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A Western Trip
Herold Press, Detroit 1904 - A WESTERN TRIP TO YELLOWSTONE & MONTANA FEATURING PHOTOCHROMS BY WILLIAM HENRY JACKSON 8vo. 91 [1 blank], [2] pp., 30 mounted photographs (12 full-page photochrome process prints by William Henry Jackson, 18 smaller black and white taken by the party). Original full brown leather gilt-lettered and with gilt illustration of cowboy on rearing horse roping. With author's signed presentation in ink on front flyleaf: "C. L. Levants from Carl E. Schmidt, Jan'y 1905" (ink inscription offset onto the title). An impressive privately produced journal and memoir of a trip to Yellowstone in 1901 written by the wealthy Detroit industrialist Carl Schmidt. This book is an idiosyncratic example of bookmaking, not only because of its unusual illustrative matter, but also because of the author's selection of old English type and the binding created in the author's own tannery. The black and white photographs are candids taken by the party. The color photographs are the work of William Henry Jackson (1843-1942) who served as official photographer of the Hayden survey from 1870-1878 and took the first photos of Yellowstone Park. Leaving Chicago on August 31, 1901, in the company of three other people (his daughter Emma, friend Frank Pingree, and the latter's son Everett), Carl E. Schmidt embarked on a trip inspired by a painting of Yellowstone geysers he saw while waiting in a dining room for his omelet to be served. After describing his train trip West, which included a few humorous detours, Schmidt and his party spent several weeks in Yellowstone enjoying the sites and having various adventures and misadventures, most of which Schmidt describes in a jocular, even-handed manner. Some of the incidents seem to be reflective of the author's own amused awareness of his greenhorn-tourist status. At one point, a trip from the Mammoth Hot Springs Hotel is preceded by Schmidt's elaborate order to the kitchen for lunch, which included an extra two-dollar bill to ensure service. However, when the lunch was opened the next day, it turned out to be nothing but ruined scraps. He also describes a somewhat successful fishing trip in which several trout were caught. However, upon arriving at the hotel and handing over the fish to the cook with instructions for preparation, the fish were ruined because they were fried in "wagon- grease butter." The journal concludes with a visit and descent into a mine near Butte, Montana. Schmidt remarks: "Here comes our party and with them the mine boss, Capt. Sammie. He looks like a highwayman, but we find out later he is a Baptist deacon and plays the organ up at the big camp tent" (p. 85). The trip to the mine also includes a recounting of a shoot-out that occurred a few months before their arrival. On the return trip to Chicago, the party stopped briefly in Salt Lake City. In Exploration and Empire Goetzmann describes the photographer William Henry Jackson's importance, "the greatest of all Western photographers [with the] ability to capture the many scenes of sublime beauty in the West on his photographic plates and stereopticon slides, did more than anyone else to publicize the tourist's West. Jackson, like the avant-garde writers, the scientists, and even the local colorists of his time, was helping to usher in a new era of realism that would in part replace, and at the same time, as far as subject matter was concerned, parallel the romanticism of an earlier day". For more information about this book, or a warm welcome to see it and other books in our library at 72nd Street, NYC, please contact Kate Hunter, M.A. Oxon, in the Rare Book Department [Attributes: Signed Copy; Soft Cover]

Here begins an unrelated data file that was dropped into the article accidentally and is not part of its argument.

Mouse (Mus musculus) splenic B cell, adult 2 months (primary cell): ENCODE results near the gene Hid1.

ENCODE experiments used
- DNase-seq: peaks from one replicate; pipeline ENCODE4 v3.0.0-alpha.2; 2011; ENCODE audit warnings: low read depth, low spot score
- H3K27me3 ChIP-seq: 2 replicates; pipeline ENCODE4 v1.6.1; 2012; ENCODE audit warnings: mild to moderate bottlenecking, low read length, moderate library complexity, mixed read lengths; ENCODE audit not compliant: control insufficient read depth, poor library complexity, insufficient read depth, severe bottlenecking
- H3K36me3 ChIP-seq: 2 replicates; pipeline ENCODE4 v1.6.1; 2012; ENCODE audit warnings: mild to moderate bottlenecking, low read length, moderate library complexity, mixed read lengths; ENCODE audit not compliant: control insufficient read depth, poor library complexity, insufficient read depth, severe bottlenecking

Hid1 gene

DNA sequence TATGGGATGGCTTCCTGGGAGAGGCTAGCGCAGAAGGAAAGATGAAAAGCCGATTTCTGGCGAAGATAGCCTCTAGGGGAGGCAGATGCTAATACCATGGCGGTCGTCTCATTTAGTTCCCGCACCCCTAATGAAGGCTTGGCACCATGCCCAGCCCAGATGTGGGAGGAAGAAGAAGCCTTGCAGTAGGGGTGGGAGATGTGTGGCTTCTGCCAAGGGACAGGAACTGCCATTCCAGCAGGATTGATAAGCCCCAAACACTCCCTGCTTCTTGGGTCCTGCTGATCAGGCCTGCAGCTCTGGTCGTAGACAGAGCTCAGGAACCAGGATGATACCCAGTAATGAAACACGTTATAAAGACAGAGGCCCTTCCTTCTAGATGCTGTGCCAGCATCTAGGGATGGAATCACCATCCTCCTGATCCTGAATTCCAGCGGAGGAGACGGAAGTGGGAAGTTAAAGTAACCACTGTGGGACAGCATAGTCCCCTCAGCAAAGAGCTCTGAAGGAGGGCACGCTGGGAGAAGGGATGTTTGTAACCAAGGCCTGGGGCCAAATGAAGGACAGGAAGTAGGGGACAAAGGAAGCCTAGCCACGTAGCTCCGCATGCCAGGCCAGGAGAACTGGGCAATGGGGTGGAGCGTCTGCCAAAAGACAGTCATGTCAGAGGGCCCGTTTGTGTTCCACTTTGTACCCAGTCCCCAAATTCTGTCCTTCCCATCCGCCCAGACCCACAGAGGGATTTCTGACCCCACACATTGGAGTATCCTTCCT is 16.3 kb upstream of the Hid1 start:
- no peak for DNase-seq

[Bookseller: Arader Galleries]
Last Found On: 2014-10-02           Check availability:      AbeBooks    

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